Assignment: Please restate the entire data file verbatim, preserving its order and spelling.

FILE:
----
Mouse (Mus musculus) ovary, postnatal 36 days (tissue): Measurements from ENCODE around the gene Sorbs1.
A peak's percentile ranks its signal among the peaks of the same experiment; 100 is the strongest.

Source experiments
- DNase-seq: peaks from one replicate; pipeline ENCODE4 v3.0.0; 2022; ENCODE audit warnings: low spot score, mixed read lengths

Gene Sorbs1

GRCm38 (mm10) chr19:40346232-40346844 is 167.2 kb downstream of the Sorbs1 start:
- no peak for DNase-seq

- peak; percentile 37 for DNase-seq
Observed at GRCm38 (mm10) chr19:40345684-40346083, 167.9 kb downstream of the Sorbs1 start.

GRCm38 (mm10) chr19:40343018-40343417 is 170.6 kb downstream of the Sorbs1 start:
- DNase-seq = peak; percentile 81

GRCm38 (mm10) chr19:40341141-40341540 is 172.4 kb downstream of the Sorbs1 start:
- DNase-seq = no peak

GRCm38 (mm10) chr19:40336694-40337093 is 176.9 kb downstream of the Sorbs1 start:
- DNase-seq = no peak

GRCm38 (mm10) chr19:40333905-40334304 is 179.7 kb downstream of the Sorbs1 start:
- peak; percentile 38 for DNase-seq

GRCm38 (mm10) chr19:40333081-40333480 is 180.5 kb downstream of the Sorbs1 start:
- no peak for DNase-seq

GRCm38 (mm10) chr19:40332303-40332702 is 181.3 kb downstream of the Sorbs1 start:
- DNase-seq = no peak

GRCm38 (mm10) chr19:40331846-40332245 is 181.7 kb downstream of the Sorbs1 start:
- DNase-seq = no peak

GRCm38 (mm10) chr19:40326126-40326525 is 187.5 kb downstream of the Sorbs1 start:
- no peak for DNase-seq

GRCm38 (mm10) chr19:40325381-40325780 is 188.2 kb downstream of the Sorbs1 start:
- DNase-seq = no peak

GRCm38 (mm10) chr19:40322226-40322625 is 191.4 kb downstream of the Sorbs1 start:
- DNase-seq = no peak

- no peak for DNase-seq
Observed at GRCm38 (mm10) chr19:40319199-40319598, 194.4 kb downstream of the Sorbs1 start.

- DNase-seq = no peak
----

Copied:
Mouse (Mus musculus) ovary, postnatal 36 days (tissue): Measurements from ENCODE around the gene Sorbs1.
A peak's percentile ranks its signal among the peaks of the same experiment; 100 is the strongest.

Source experiments
- DNase-seq: peaks from one replicate; pipeline ENCODE4 v3.0.0; 2022; ENCODE audit warnings: low spot score, mixed read lengths

Gene Sorbs1

GRCm38 (mm10) chr19:40346232-40346844 is 167.2 kb downstream of the Sorbs1 start:
- no peak for DNase-seq

- peak; percentile 37 for DNase-seq
Observed at GRCm38 (mm10) chr19:40345684-40346083, 167.9 kb downstream of the Sorbs1 start.

GRCm38 (mm10) chr19:40343018-40343417 is 170.6 kb downstream of the Sorbs1 start:
- DNase-seq = peak; percentile 81

GRCm38 (mm10) chr19:40341141-40341540 is 172.4 kb downstream of the Sorbs1 start:
- DNase-seq = no peak

GRCm38 (mm10) chr19:40336694-40337093 is 176.9 kb downstream of the Sorbs1 start:
- DNase-seq = no peak

GRCm38 (mm10) chr19:40333905-40334304 is 179.7 kb downstream of the Sorbs1 start:
- peak; percentile 38 for DNase-seq

GRCm38 (mm10) chr19:40333081-40333480 is 180.5 kb downstream of the Sorbs1 start:
- no peak for DNase-seq

GRCm38 (mm10) chr19:40332303-40332702 is 181.3 kb downstream of the Sorbs1 start:
- DNase-seq = no peak

GRCm38 (mm10) chr19:40331846-40332245 is 181.7 kb downstream of the Sorbs1 start:
- DNase-seq = no peak

GRCm38 (mm10) chr19:40326126-40326525 is 187.5 kb downstream of the Sorbs1 start:
- no peak for DNase-seq

GRCm38 (mm10) chr19:40325381-40325780 is 188.2 kb downstream of the Sorbs1 start:
- DNase-seq = no peak

GRCm38 (mm10) chr19:40322226-40322625 is 191.4 kb downstream of the Sorbs1 start:
- DNase-seq = no peak

- no peak for DNase-seq
Observed at GRCm38 (mm10) chr19:40319199-40319598, 194.4 kb downstream of the Sorbs1 start.

- DNase-seq = no peak